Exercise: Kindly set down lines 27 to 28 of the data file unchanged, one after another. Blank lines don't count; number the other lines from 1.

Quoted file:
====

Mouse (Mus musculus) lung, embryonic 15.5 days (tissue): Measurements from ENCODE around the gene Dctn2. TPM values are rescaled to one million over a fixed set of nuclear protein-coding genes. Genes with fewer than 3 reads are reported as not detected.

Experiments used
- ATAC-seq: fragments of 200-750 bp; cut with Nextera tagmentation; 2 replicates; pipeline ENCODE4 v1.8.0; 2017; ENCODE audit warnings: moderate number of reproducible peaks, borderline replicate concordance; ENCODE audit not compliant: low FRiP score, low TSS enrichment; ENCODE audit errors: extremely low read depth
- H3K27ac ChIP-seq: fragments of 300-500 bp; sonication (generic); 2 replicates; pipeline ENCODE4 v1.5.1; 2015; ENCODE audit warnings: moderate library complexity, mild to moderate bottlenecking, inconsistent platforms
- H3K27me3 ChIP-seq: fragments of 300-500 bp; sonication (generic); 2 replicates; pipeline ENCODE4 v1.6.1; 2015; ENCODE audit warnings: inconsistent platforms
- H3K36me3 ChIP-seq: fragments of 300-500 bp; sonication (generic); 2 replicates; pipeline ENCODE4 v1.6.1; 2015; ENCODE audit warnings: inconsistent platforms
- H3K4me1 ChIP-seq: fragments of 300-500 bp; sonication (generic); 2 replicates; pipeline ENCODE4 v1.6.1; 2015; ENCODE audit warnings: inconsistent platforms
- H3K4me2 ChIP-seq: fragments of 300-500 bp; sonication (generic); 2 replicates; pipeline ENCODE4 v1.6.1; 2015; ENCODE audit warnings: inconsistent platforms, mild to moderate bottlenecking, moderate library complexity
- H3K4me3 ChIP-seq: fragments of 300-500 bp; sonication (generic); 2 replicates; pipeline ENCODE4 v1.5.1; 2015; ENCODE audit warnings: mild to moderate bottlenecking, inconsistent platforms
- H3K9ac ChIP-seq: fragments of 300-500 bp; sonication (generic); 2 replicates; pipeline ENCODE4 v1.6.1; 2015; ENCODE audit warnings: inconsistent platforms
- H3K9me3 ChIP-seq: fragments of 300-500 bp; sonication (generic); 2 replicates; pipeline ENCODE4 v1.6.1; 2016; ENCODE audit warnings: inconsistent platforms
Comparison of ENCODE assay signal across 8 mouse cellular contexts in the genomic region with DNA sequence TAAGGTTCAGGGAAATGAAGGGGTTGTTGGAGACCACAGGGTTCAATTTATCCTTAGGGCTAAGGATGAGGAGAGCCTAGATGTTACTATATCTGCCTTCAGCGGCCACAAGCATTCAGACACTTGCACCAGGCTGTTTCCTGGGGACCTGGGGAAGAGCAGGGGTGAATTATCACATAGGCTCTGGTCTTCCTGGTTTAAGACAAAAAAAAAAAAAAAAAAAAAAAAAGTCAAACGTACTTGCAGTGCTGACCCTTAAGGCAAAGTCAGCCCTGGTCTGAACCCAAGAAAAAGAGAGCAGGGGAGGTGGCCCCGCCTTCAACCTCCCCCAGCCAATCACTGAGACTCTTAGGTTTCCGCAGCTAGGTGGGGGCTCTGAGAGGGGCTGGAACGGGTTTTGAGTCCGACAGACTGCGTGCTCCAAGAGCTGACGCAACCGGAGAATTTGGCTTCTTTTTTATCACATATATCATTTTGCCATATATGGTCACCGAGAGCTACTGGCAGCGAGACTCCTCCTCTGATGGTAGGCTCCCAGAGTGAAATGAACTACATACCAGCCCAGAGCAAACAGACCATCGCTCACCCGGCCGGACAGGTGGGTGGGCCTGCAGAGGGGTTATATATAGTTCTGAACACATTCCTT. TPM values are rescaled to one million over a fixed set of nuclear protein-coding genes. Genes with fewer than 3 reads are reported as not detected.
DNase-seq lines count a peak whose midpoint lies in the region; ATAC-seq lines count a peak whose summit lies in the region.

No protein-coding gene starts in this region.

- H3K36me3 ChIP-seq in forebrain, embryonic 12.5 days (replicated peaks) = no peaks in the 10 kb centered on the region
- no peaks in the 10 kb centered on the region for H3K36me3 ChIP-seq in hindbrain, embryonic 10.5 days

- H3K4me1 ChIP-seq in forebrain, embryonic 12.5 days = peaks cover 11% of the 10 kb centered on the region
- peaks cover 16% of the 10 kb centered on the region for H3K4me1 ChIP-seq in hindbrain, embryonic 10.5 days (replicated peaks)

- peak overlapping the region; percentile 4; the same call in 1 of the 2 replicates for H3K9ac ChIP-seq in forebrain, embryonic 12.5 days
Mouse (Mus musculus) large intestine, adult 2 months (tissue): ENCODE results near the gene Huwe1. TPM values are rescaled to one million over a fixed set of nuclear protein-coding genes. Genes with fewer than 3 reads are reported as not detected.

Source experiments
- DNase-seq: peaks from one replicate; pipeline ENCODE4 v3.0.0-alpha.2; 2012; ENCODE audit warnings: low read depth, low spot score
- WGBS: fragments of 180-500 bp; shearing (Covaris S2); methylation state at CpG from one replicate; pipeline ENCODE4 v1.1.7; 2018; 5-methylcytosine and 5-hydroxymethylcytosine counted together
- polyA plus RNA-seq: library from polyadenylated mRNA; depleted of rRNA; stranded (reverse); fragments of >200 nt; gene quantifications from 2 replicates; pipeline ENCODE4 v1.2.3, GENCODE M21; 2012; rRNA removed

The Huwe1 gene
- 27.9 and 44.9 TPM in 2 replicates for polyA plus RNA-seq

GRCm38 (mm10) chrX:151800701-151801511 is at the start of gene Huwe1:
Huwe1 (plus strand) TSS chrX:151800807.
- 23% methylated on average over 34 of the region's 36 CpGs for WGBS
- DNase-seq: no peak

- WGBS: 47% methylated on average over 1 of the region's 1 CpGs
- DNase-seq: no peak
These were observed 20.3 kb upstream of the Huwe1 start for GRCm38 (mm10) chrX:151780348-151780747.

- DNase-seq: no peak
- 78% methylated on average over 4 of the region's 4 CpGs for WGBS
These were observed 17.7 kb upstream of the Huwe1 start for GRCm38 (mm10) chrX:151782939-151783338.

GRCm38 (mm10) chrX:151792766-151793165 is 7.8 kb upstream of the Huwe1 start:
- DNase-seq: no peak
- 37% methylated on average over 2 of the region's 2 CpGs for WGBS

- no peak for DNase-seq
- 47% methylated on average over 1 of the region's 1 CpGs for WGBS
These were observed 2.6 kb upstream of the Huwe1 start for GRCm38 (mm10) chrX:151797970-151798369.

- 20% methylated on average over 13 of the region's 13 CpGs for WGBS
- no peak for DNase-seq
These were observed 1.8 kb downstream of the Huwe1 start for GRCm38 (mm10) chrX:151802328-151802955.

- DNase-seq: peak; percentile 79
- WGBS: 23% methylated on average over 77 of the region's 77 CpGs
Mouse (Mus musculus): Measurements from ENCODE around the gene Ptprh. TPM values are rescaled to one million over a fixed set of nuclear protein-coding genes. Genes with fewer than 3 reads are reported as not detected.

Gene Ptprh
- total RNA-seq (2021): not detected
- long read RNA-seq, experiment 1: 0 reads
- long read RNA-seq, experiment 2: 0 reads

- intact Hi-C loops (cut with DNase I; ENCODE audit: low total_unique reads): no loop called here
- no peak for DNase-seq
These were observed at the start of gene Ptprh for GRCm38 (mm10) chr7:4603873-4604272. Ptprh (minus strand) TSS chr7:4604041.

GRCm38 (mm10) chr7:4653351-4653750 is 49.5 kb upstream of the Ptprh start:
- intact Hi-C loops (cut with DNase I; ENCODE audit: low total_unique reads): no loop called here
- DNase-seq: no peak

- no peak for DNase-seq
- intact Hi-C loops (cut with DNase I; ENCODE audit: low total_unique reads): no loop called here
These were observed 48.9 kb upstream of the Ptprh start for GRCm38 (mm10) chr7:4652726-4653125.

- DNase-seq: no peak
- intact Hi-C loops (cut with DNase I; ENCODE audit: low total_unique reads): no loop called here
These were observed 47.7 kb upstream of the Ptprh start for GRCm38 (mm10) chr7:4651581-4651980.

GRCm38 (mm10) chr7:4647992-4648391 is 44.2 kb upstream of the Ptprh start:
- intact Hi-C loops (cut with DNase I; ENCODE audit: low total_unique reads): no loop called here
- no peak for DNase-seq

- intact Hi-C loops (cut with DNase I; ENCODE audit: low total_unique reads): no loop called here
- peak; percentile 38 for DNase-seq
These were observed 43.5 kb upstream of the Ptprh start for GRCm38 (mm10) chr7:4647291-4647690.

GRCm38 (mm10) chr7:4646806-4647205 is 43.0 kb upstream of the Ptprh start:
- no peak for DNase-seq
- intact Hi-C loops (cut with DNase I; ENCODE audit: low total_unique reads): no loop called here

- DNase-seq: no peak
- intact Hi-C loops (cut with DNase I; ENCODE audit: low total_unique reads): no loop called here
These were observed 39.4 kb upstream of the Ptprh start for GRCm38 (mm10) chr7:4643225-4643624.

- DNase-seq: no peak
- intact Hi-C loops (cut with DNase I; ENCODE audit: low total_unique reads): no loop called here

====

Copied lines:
GRCm38 (mm10) chrX:151800701-151801511 is at the start of gene Huwe1:
Huwe1 (plus strand) TSS chrX:151800807.